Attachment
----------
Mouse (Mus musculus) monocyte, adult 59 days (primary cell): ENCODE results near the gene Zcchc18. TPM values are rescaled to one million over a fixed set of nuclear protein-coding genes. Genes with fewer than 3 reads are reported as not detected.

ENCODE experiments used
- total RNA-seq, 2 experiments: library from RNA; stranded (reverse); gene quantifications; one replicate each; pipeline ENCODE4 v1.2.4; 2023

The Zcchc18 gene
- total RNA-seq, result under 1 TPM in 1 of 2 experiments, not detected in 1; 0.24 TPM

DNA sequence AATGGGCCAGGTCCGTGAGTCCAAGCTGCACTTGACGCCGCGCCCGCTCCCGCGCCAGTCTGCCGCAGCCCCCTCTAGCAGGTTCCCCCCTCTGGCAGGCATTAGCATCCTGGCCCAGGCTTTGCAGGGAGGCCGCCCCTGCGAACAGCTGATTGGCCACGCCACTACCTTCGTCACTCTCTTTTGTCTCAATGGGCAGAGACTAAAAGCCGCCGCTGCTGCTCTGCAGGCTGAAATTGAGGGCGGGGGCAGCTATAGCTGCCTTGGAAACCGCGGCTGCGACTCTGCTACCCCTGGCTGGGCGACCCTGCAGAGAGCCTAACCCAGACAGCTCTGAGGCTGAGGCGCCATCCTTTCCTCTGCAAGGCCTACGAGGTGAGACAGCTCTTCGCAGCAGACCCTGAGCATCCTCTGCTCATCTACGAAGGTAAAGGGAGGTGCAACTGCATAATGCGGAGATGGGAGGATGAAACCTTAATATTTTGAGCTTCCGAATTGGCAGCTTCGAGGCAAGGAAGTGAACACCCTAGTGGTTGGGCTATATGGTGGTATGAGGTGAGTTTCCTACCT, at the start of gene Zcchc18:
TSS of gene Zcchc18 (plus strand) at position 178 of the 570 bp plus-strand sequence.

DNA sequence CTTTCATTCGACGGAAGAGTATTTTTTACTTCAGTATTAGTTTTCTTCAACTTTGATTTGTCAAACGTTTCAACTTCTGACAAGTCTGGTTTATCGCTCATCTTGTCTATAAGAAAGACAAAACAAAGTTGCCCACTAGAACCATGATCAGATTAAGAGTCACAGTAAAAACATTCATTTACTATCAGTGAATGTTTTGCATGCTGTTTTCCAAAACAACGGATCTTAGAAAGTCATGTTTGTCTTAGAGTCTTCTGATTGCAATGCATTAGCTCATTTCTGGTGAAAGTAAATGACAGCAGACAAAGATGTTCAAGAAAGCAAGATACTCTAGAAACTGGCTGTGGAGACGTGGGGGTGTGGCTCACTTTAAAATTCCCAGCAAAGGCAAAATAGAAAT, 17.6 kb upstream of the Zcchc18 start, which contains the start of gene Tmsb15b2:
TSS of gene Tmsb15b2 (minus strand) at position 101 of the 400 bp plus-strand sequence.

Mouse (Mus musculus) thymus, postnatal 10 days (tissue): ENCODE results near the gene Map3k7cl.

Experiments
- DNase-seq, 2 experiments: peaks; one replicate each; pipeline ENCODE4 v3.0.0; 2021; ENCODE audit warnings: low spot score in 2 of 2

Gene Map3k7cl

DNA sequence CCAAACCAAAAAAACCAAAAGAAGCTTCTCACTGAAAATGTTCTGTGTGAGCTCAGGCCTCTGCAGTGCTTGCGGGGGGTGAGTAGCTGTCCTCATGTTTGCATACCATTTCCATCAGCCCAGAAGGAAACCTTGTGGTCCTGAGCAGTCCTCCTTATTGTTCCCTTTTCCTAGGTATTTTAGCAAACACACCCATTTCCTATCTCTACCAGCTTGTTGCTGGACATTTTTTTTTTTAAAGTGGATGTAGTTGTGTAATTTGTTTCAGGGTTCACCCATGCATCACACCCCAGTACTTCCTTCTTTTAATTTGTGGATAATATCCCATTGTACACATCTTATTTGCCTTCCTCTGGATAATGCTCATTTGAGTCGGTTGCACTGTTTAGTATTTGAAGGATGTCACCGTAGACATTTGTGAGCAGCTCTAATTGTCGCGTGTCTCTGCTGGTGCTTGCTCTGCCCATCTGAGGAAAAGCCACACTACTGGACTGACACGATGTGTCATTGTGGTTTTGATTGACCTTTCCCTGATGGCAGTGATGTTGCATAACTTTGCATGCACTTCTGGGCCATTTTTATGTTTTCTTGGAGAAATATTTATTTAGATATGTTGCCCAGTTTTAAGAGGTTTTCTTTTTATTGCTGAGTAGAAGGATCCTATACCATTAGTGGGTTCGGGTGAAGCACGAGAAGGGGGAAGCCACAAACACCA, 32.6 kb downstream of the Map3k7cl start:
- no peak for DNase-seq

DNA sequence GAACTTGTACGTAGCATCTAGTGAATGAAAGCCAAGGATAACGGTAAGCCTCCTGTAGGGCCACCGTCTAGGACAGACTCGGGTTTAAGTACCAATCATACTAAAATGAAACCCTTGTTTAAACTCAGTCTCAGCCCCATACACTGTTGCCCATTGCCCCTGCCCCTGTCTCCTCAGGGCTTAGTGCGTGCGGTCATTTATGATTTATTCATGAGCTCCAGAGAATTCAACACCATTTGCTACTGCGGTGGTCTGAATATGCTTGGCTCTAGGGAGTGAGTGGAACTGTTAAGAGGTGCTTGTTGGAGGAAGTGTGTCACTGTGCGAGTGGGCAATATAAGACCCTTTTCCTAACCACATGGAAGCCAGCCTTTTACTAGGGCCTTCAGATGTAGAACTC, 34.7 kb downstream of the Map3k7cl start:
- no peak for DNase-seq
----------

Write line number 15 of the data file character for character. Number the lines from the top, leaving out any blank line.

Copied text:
- no peak for DNase-seq